"All right, Samuel," said Freddy. "Now let's start all over again. What are we going to do about you?"
"You don't have to do anything about me. Samuel Jackson can take care of himself."
"Oh, yeah?" said Jinx. "Well, he's not going to do it in the Beans' front yard. If you want to eat grass roots, there's plenty of good grass here beside the road without crawling around under a nice lawn and humping it up."
"What do you think I am, a cow?" Samuel sneered. "Moles don't eat grass, they're hunters. I say they're hunters. They pursue their prey in the dark among the grass roots, and they capture it and eat it."
"Some prey!" said the cat. He wrinkled his nose distastefully. "I suppose you mean bugs and angleworms."
"Sure he does," said Freddy. "Moles are insectivorous."
"Hey, you watch your language!" said the mole severely. He peered hard at Freddy with his nearsighted eyes. "You're a fine one to be calling names. What are you, anyway, in those fancy clothes—you out of a circus? I say, you belong to a circus?"
Freddy said: "I'm a pig. I'm president of this bank, the First Animal Bank of Centerboro."
"Pig, eh?" said Samuel. "Never had much use for pigs. So you're president of this bank. Sort of a piggy bank, hey?" He doubled up with laughter.
"You're only about the two hundred and eighty-fifth animal to make that crack," Freddy said. "But skip it. Yes, it's sort of like a piggy bank. You leave your money and valuables here for safe keeping. We look after 'em for you."
"Yeah," said the mole sarcastically. "I bet!"
"Sure," said Freddy, "you bring money in, and then when you want some of it, you just come in and get it."
"Sounds nice when you say it," Samuel said. "But suppose I left some money here with you. How do I know you'd give it back to me when I wanted it? I say, how do I know you'd give it up?"
"Because we give you a receipt for whatever you bring in. And we guarantee its safety. We've got safe-deposit vaults underground, and they're guarded night and day so nobody can sneak in and steal the stuff. Why, look up there!" Freddy pointed to the sign: FIRST ANIMAL BANK, under which was printed: NO LOSS TO ANY CUSTOMER IN OVER A CENTURY.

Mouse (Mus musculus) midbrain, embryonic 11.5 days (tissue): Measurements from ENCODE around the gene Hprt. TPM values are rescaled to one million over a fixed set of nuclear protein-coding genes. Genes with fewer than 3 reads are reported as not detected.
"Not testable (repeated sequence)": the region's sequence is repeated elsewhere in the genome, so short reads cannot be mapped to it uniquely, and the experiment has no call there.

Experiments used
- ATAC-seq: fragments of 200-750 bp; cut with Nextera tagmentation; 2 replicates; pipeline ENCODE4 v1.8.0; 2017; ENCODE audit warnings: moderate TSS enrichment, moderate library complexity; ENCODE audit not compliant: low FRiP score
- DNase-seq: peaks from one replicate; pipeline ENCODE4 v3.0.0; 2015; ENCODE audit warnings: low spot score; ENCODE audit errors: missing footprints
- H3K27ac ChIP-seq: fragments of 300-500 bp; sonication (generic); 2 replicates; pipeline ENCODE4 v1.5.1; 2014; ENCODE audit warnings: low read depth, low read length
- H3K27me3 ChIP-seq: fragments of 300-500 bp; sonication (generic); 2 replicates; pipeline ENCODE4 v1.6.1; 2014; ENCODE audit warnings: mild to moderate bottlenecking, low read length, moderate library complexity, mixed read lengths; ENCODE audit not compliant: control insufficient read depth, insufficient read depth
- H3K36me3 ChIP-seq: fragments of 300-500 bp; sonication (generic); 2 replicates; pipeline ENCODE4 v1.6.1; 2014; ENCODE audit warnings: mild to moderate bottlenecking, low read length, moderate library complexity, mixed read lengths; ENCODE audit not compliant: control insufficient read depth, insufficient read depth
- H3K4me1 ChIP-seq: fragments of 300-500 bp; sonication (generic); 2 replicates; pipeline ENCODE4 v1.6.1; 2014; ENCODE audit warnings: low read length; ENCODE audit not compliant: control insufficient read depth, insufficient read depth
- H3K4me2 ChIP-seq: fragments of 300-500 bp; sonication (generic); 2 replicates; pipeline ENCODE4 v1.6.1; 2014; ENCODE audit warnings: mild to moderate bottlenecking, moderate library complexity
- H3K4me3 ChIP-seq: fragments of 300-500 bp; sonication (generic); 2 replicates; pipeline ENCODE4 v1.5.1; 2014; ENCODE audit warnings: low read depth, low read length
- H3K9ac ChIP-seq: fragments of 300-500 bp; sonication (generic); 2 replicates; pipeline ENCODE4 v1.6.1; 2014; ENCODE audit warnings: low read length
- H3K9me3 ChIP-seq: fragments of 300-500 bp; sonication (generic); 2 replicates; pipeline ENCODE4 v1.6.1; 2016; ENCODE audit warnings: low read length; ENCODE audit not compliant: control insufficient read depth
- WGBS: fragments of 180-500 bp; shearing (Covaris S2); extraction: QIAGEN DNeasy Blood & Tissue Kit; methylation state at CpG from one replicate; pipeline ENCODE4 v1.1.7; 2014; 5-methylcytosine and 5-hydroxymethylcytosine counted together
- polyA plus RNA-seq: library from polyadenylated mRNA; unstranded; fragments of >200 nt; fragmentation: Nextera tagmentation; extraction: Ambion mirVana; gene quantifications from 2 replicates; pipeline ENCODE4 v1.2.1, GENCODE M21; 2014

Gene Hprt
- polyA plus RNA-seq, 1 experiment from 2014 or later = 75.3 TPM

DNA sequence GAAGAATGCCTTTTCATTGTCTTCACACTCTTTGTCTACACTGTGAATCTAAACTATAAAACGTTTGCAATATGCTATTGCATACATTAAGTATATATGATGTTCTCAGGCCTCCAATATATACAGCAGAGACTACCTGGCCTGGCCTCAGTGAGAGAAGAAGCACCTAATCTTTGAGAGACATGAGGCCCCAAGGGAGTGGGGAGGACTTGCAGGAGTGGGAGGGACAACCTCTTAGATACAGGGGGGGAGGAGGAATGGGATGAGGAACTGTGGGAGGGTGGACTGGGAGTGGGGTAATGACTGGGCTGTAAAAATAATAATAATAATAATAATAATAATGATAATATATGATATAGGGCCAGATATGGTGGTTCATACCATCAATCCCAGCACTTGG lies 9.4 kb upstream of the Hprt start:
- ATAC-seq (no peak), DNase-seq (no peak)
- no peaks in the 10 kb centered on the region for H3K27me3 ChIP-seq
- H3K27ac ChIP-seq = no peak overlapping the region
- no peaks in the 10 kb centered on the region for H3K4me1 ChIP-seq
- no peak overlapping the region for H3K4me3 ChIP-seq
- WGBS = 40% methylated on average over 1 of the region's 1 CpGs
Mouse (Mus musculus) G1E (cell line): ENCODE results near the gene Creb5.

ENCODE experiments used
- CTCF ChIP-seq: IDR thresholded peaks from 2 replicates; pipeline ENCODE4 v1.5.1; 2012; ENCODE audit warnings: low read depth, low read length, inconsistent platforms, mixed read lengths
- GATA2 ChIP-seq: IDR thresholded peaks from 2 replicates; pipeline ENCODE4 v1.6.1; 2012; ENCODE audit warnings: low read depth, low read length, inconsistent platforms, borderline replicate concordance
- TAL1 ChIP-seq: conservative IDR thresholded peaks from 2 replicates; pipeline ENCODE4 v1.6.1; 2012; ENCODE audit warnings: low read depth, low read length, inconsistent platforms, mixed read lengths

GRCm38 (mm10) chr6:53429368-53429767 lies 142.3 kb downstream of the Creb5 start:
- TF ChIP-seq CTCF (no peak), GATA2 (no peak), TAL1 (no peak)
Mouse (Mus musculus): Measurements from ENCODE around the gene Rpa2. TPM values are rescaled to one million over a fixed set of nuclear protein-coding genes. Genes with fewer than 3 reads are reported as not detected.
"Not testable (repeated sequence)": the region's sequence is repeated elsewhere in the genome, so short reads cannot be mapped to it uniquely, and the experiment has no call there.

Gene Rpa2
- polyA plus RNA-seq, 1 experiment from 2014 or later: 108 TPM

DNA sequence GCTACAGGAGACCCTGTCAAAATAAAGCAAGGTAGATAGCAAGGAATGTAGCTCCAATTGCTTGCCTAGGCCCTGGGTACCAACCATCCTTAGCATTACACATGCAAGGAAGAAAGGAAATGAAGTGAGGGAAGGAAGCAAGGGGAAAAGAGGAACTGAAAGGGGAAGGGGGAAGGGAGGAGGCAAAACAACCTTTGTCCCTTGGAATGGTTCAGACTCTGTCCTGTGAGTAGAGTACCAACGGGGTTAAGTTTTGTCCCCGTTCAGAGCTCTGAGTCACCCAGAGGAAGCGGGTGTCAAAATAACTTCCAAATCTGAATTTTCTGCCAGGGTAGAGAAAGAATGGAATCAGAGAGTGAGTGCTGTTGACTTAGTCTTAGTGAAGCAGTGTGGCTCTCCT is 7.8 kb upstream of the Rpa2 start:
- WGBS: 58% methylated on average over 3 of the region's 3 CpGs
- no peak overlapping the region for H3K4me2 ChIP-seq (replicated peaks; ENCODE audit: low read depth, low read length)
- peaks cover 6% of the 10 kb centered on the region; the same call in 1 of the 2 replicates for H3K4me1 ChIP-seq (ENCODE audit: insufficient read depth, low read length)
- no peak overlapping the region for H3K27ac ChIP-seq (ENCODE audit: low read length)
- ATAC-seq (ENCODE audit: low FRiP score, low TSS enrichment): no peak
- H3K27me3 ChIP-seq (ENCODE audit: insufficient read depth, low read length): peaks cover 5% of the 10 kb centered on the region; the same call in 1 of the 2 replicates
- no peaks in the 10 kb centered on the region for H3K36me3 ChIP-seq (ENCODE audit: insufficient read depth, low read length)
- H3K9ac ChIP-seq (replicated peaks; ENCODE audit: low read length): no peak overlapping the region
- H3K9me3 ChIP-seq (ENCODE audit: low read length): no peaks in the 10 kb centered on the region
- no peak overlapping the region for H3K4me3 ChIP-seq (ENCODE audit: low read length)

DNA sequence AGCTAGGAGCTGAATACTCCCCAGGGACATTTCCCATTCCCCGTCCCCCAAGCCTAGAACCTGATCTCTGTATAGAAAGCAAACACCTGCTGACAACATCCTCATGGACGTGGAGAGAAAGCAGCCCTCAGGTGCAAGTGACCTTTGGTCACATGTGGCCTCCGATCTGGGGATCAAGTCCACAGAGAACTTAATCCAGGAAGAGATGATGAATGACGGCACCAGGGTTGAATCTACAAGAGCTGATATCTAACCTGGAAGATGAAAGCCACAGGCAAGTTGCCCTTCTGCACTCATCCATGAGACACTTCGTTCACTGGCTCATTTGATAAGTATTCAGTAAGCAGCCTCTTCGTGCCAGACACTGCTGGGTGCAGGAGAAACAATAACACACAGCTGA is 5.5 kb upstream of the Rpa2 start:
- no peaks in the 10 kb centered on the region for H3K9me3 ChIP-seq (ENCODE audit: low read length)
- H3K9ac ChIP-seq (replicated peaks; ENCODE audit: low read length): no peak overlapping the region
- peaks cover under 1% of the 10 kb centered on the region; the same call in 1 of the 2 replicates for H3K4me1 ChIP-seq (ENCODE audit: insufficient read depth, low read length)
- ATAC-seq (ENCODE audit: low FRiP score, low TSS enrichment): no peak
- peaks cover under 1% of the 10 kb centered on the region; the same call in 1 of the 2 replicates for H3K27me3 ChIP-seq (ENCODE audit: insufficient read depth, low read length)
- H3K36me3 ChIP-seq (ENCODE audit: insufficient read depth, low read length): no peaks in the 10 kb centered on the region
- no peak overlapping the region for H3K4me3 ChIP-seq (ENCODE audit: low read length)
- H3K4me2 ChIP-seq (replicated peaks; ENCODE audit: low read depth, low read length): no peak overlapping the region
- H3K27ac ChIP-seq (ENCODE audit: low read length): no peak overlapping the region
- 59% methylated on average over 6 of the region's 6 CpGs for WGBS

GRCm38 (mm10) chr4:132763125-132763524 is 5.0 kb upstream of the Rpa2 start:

"Phooey!" said the mole. "That bank hasn't been going for a century."
"Of course it hasn't," said Freddy. "It's been going about five years. But that motto up there is the truth just the same. If we haven't lost anything in those five years, we couldn't very well have lost anything in the ninety-five years before that, because we weren't there."
"H'm," said the mole thoughtfully. "Why didn't you say: No loss to any customer for two thousand years? That's true, too, isn't it?" He turned to Jinx. "What do you know about this bank? Is this guy on the up and up?"
"Look, mister," said the cat. "How long you been living around here?"
"All my life," said Samuel. "I say all my life."
"All your life, and you don't know who Freddy is?" Jinx demanded. "I guess you don't get around much, do you?"
"Oh, I get around," said the mole. "Yeah, I guess I've heard the guy mentioned. But us moles, we don't pay much attention to what goes on above ground. Still ..." He hesitated. "You got any money in this bank, cat? I say, you got any money in here?"
"I've got all my money in here," said the cat. "That's the way I feel about how safe it is. And any other animal on this farm will tell you the same."
Freddy grinned, for he knew that Jinx had just eight cents in the bank. The cat had had a good deal more than that at various times. But cats never can seem to save any money, and Jinx was a free spender; when he got a little money it trickled right through his claws.